The Significance of Insignificance
: Two Ways to Learn to Die in an Egocentric World
J. Jeremy Wisnewski
Journal of Philosophy of Life Vol.5,
No.2 (August 2015):42-61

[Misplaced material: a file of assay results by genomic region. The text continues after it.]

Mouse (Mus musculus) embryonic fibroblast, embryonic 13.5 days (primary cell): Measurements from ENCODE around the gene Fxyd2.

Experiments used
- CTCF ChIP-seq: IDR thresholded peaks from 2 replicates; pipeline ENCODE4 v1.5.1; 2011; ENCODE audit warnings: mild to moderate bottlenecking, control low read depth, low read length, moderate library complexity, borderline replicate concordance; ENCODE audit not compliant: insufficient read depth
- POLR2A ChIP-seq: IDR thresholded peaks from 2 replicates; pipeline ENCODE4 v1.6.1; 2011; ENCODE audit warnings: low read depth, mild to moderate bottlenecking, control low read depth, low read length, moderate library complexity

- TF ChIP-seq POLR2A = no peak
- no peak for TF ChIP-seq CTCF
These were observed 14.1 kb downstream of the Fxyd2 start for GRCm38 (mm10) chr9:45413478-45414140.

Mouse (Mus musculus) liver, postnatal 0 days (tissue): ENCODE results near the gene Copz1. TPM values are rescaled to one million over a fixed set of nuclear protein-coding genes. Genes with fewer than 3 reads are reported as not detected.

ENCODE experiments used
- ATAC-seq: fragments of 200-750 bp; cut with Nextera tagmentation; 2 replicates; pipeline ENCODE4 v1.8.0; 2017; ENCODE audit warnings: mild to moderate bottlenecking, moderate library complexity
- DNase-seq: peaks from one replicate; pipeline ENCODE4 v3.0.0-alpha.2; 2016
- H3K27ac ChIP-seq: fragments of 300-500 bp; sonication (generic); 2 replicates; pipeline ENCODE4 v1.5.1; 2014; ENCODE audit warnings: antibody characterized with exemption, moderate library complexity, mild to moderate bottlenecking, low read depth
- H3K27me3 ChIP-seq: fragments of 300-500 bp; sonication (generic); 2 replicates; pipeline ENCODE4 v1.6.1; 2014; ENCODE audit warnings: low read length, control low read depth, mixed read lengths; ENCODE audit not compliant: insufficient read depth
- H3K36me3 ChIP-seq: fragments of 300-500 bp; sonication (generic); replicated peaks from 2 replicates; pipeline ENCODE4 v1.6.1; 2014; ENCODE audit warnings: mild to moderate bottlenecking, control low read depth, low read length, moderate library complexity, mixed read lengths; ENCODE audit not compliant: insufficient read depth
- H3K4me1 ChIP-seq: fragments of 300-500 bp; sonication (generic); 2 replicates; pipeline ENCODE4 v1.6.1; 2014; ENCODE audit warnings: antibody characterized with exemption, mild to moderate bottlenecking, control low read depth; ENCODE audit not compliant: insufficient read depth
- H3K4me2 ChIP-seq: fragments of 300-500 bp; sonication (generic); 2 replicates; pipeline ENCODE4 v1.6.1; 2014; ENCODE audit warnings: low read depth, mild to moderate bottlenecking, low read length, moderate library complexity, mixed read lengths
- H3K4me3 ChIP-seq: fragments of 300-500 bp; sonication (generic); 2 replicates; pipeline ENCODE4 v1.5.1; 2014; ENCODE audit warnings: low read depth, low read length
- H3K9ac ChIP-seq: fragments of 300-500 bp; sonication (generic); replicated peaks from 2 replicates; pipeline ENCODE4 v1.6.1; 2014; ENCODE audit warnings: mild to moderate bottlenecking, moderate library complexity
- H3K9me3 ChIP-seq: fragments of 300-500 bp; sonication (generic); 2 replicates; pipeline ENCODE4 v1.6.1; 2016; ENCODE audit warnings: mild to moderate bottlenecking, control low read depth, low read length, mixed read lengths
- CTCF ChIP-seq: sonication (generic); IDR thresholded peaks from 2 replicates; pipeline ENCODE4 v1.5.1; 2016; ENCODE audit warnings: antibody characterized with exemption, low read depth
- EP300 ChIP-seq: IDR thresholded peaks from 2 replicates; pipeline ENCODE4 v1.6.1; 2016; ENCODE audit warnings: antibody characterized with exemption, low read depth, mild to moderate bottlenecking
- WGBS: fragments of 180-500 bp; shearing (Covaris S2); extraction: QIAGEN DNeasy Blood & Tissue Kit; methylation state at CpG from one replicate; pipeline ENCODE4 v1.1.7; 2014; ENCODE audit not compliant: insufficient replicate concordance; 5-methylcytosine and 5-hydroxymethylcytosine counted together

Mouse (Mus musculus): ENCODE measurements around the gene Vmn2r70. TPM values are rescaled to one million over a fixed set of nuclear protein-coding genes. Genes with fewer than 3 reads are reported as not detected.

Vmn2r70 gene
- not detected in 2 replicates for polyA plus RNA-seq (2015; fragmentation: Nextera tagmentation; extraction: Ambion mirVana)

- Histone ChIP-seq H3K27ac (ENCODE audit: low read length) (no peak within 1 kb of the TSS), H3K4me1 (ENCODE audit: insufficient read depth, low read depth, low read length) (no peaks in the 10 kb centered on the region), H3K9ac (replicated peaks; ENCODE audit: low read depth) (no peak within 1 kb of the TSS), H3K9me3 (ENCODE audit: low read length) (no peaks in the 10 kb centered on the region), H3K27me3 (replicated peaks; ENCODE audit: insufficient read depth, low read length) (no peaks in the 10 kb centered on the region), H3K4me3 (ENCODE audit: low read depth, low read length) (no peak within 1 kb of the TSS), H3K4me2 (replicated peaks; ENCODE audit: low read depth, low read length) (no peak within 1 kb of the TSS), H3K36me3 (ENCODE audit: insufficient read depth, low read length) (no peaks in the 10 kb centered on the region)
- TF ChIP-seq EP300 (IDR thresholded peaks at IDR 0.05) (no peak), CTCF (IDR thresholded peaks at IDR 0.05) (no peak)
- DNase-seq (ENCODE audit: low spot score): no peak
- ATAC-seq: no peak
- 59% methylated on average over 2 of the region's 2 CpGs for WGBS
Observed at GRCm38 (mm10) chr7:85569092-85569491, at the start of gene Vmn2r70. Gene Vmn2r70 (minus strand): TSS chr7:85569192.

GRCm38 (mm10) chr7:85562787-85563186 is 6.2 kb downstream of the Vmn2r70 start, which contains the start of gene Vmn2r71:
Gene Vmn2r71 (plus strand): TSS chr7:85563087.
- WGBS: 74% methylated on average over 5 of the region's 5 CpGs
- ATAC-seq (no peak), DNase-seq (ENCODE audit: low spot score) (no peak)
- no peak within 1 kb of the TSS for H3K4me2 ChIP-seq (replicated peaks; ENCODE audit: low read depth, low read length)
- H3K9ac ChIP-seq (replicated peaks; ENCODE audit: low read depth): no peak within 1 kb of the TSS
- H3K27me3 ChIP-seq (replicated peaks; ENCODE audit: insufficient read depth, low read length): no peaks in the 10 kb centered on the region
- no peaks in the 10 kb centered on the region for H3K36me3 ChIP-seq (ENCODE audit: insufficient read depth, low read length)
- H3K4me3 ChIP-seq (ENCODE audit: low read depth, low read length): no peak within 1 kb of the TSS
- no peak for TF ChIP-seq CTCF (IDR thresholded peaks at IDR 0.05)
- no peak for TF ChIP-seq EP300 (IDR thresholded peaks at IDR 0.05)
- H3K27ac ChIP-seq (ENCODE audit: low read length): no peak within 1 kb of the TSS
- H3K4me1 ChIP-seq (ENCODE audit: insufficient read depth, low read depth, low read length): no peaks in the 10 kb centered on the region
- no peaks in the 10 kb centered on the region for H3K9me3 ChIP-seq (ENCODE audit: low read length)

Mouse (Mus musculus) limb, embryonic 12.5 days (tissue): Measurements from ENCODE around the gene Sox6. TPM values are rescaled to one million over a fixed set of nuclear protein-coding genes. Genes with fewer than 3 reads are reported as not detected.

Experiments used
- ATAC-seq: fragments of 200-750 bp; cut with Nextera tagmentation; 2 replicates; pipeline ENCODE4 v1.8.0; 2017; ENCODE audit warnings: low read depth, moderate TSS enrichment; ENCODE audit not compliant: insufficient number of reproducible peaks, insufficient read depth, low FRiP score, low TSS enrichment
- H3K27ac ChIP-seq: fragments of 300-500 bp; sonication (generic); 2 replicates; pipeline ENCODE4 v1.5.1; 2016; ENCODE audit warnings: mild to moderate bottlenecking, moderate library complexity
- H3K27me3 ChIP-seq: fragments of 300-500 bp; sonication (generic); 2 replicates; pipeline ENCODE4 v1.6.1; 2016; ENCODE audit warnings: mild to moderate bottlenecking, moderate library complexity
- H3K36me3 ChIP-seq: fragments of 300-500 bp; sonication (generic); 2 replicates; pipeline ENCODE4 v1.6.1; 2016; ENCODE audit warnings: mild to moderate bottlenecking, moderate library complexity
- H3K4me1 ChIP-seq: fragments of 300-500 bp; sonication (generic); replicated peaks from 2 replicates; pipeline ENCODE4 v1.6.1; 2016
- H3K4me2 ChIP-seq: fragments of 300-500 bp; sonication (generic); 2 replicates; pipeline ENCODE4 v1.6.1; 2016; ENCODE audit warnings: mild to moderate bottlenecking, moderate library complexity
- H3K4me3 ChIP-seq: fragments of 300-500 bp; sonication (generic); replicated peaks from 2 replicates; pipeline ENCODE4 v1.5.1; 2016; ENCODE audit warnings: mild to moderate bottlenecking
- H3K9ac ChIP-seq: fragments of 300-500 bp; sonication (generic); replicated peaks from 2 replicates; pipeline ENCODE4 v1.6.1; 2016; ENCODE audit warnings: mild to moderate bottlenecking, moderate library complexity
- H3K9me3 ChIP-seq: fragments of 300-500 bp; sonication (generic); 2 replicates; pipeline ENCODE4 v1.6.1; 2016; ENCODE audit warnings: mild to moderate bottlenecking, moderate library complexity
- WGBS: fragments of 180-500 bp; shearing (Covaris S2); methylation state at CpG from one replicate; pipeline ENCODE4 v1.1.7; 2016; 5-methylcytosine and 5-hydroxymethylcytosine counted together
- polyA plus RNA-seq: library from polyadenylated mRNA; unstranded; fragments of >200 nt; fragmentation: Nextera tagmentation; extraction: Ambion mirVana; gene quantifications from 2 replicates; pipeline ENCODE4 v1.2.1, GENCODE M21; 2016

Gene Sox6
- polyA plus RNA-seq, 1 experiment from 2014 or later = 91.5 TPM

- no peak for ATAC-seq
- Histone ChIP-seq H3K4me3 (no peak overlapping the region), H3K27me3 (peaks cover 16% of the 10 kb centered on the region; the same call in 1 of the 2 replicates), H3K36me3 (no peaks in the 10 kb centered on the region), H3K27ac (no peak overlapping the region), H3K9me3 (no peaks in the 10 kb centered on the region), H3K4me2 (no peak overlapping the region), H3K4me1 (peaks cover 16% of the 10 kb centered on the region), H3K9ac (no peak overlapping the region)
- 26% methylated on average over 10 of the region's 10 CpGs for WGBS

The claim that philosophy is training for death has an astonishing pedigree. In both the East and the West, the oldest philosophical traditions maintain that philosophy’s central function involves coming to terms with mortality. My aim is to sketch two approaches to this question, both of which involve a recognition of one’s insignificance. I will first present a therapeutic reading of the Socratic/Epicurean tradition, suggesting that the arguments surrounding mortality should be understood as tools for developing certain attitudes rather than simply as tools for ascertaining the truth. I next present some basic traditions of meditation in outline, arguing that they are similar in certain fundamental respects to pursuing the ‘life of reason,’ understood therapeutically. In both cases, we find practical techniques for cultivating awareness of one’s insignificance, as well as a recognition (and acceptance) of one’s mortality.
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